Golf Course Management magazine is dedicated to advancing the golf course superintendent profession and helping GCSAA members achieve career success.
Issue link: http://gcmdigital.gcsaa.org/i/234582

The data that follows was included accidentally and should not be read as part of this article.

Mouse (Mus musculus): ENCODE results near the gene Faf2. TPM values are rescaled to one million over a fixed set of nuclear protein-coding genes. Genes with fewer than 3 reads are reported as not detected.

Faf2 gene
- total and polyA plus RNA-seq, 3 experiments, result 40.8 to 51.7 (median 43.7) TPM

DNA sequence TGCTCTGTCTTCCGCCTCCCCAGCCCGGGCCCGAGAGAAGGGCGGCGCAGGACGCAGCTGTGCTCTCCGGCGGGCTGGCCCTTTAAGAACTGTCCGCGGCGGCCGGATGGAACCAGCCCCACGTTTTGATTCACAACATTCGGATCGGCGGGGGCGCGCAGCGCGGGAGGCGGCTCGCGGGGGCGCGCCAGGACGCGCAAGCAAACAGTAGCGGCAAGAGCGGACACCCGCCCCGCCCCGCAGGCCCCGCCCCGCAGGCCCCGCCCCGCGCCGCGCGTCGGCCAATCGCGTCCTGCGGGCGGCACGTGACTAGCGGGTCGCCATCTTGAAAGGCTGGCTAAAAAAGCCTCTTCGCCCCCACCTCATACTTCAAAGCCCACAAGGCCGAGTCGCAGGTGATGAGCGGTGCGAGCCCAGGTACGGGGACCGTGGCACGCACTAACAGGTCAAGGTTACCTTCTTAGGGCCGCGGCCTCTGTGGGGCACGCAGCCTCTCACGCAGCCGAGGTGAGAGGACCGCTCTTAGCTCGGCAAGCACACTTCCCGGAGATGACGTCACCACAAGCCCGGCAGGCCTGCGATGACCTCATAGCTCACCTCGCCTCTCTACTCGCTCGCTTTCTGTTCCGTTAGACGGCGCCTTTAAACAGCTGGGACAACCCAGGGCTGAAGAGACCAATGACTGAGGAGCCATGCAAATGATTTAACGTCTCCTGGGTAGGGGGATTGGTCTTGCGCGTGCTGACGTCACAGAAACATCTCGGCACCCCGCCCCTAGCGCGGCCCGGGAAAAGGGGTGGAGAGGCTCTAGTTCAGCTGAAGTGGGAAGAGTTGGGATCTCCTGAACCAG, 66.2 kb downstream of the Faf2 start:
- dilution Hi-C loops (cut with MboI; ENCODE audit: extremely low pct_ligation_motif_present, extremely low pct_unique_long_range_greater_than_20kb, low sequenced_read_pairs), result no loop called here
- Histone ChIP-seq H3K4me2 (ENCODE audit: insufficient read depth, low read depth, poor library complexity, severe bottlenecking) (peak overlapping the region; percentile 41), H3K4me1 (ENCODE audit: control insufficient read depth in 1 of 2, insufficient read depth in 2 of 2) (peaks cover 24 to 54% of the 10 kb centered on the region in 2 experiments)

Carol D. Rau, PHR firstname.lastname@example.org (Career) Winning interview strategies Be prepared for open-ended questions. If you are given an opportunity to direct your answer toward a topic of your choice, you need to hit a home run. 40 GOLF COURSE MANAGEMENT 01.14 You just received the phone call you have been anticipating: You made it to the interview phase for a job you are seeking. Now what? Are you prepared? Are you equipped to set yourself apart in the interview and get hired? In this month's column, I will offer proven strategies and tools to help you prepare and succeed in your next interview. Experience is not enoug . All the other candidates interviewing are qualifed and have experience, education and qualifcations that are similar, if not better, than yours. Let me repeat this: Everyone interviewing is qualifed. So from this stage forward in the hiring process, the focus should be on those points that make you stand out. Do not rely on your experience in the interview; rather, focus on qualities and achievements that will help differentiate you from the other candidates. Focus on t e audience. All of your preparation and message should come from the perspective of meeting the needs of the target golf course and its customers/members. This requires research well beyond just looking at the course's website. Who is their target customer? What are their future plans and how can you be valuable in getting their priorities accomplished? What unique experience and skills do you have that particularly address those needs? You must be able to articulate a well-reasoned answer as to why you want to work at that particular facility. Demonstrate your insight into what a special place their facility is currently and what it will become if you are trusted to lead their golf course management. Tour t e facility before your interview. Even if they don't offer a tour as part of the interviewing process, be proactive and ask to see the buildings and grounds. This will provide additional insight into the facility that you can utilize in the interview, particularly regarding agronomics and course conditioning. Use tangible examples in your interview answers. Choose achievements from your experience that pertain directly to your audience. If you are asked to describe your experience with bentgrass greens, don't just reference that you have been managing bentgrass greens for 10 years. All the other candidates will probably have that experience too. Answer with examples depicting your performance, results, and why you are the best candidate to trust with their top-quality greens. Be prepared for toug uestions. What if you are asked to describe a weakness? You need to give this topic thoughtful consideration. The key is to present any challenges in a way that conveys your awareness, steps you are taking to correct it and your ability to not let it adversely impact the results you will provide for your employer. Another diffcult question can be related to past supervisors with whom you perhaps didn't agree. Again, this answer must be carefully considered and framed in a positive tone with a focus on attaining the overall facility goals, not meeting your individual needs. Be prepared for open-ended questions. If you are given an opportunity to direct your answer toward a topic of your choice, you need to hit a home run. This is your opening to convey some of the key points that set you apart and make you the best candidate to lead their golf course management. Don't miss your chance! Ask questions at t e end. In my experience as a recruiter, it is a red fag when interviewees have no questions at the end of the interview. To me, that conveys their desire for just a job and a paycheck. I want to hire managers who desire a career and to be a valued part of a facility leadership team. Based upon your research of the facility, what aspects are important to you in considering the possibility of accepting a new job? Be honest with yourself and your loved ones and consider the factors that will weigh on your decision if you are offered the job. Finally, send a t ank you. This is another way to demonstrate your professionalism and follow-through skills. Ideally, a handwritten or digitally printed note is a distinctive touch in our fast-paced digital culture. Need additional information about interviewing? Carol D. Rau, PHR, and her team will gladly help you learn interviewing skills to set you apart and win. Rau is a career consultant with GCSAA and is the owner of Career Advantage, a career consulting frm in Lawrence, Kan., specializing in golf and turf industry careers. GCSAA members receive complimentary résumé critiques by Rau and her team, résumé and cover letter creation for a reduced member rate, along with interview preparation and portfolio consultation.